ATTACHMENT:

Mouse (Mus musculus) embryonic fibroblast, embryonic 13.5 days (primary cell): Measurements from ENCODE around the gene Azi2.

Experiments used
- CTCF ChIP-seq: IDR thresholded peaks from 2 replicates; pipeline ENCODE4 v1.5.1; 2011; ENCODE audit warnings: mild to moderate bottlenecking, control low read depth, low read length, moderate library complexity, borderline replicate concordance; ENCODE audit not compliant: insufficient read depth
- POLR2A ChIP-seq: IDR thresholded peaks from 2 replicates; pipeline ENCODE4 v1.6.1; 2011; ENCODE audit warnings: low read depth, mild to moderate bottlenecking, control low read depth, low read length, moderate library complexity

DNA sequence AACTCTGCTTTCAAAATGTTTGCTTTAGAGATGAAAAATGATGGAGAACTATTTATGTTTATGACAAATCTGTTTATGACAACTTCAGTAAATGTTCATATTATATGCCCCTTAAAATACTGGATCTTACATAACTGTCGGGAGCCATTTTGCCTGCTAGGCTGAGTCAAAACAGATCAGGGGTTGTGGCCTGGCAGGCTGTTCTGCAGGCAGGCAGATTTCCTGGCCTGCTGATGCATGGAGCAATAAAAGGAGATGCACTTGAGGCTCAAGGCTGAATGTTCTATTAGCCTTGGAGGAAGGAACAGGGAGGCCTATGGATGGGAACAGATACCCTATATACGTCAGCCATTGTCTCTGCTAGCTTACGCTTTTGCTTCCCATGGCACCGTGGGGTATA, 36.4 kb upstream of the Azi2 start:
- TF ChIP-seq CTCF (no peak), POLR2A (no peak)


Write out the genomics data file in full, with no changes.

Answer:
Mouse (Mus musculus) embryonic fibroblast, embryonic 13.5 days (primary cell): Measurements from ENCODE around the gene Azi2.

Experiments used
- CTCF ChIP-seq: IDR thresholded peaks from 2 replicates; pipeline ENCODE4 v1.5.1; 2011; ENCODE audit warnings: mild to moderate bottlenecking, control low read depth, low read length, moderate library complexity, borderline replicate concordance; ENCODE audit not compliant: insufficient read depth
- POLR2A ChIP-seq: IDR thresholded peaks from 2 replicates; pipeline ENCODE4 v1.6.1; 2011; ENCODE audit warnings: low read depth, mild to moderate bottlenecking, control low read depth, low read length, moderate library complexity

DNA sequence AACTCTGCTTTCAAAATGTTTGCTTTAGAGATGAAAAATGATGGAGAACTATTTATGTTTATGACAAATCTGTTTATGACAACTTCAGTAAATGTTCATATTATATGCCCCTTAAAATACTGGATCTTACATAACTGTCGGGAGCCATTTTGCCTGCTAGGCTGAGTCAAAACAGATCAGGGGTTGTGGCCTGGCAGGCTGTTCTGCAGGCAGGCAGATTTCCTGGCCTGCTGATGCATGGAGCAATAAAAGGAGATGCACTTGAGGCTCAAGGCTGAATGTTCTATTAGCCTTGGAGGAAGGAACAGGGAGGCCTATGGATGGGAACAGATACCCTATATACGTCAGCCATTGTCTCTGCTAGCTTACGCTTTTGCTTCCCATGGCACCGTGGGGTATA, 36.4 kb upstream of the Azi2 start:
- TF ChIP-seq CTCF (no peak), POLR2A (no peak)